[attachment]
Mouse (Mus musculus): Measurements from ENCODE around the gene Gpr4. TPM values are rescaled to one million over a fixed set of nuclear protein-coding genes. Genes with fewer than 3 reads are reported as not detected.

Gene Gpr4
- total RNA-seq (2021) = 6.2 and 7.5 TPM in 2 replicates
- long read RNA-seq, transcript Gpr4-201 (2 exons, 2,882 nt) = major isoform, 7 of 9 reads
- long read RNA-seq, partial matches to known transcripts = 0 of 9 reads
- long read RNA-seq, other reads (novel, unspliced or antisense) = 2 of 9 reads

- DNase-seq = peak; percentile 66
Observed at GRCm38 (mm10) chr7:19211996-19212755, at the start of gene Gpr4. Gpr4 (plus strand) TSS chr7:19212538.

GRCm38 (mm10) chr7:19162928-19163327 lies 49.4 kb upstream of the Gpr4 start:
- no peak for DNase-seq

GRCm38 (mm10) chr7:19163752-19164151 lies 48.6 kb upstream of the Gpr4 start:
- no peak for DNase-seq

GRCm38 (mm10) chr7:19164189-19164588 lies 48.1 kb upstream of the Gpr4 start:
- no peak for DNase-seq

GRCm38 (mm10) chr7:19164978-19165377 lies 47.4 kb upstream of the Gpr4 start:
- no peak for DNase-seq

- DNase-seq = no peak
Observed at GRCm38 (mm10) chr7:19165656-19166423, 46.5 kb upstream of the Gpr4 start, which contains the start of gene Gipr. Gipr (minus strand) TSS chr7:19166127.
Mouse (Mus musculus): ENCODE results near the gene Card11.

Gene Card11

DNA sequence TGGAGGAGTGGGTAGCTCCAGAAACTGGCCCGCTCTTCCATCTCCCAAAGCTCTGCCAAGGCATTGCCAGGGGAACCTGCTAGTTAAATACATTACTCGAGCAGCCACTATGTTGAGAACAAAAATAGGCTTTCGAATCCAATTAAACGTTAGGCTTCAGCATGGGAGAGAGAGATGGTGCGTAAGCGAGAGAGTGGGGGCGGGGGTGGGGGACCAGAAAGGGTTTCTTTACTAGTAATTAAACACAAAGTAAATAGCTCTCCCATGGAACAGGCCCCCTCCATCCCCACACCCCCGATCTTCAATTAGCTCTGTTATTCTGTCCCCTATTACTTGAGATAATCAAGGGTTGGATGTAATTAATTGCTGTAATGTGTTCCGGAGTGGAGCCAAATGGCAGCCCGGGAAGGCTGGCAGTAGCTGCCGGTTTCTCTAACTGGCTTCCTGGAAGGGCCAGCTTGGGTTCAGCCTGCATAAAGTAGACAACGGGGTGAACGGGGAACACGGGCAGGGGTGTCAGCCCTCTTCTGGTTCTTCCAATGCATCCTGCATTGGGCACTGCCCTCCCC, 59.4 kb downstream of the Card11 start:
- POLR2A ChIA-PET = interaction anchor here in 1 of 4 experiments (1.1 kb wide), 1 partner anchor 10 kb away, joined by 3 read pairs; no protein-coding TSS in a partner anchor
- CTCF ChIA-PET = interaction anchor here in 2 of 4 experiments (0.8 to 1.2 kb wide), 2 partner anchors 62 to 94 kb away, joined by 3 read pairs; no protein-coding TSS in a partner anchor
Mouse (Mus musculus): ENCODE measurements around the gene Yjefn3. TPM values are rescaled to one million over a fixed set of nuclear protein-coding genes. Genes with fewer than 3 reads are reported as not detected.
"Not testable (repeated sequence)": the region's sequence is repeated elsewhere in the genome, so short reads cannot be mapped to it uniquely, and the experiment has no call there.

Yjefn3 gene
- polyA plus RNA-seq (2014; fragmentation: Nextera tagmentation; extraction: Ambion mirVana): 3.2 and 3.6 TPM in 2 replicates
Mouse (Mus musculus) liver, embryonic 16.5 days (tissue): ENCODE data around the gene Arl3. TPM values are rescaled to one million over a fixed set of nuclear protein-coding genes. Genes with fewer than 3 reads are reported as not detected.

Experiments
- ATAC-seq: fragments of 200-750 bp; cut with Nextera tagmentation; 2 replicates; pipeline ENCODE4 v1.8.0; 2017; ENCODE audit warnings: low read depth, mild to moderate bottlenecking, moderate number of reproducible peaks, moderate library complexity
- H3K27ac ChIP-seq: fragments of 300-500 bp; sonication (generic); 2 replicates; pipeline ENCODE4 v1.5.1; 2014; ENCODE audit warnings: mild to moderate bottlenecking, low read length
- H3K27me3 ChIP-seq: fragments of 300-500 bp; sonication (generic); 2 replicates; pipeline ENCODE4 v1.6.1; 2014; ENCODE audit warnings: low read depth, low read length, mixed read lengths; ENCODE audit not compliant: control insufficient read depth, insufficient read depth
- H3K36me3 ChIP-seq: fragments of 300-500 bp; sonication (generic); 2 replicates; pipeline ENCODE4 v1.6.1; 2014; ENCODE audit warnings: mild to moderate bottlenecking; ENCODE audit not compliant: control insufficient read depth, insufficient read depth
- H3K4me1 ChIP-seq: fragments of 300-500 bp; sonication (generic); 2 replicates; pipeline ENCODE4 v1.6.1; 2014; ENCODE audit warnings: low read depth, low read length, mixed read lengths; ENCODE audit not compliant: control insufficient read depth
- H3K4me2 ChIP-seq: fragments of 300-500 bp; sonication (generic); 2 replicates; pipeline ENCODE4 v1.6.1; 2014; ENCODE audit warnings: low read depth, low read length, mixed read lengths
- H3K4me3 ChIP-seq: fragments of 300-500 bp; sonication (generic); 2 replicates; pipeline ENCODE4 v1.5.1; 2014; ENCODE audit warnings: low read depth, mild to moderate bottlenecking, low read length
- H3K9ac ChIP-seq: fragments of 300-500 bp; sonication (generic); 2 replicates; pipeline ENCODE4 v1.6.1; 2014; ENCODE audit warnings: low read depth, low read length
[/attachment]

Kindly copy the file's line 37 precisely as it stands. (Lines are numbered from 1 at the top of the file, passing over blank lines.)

- H3K9ac ChIP-seq: fragments of 300-500 bp; sonication (generic); 2 replicates; pipeline ENCODE4 v1.6.1; 2014; ENCODE audit warnings: low read depth, low read length